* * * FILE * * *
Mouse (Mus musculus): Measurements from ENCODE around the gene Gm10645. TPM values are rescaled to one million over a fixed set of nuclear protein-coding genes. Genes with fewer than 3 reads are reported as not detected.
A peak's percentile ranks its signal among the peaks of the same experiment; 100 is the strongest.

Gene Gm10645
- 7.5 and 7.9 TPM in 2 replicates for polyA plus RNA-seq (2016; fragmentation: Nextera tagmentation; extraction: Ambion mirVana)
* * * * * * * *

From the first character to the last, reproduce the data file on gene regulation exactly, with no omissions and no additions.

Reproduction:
Mouse (Mus musculus): Measurements from ENCODE around the gene Gm10645. TPM values are rescaled to one million over a fixed set of nuclear protein-coding genes. Genes with fewer than 3 reads are reported as not detected.
A peak's percentile ranks its signal among the peaks of the same experiment; 100 is the strongest.

Gene Gm10645
- 7.5 and 7.9 TPM in 2 replicates for polyA plus RNA-seq (2016; fragmentation: Nextera tagmentation; extraction: Ambion mirVana)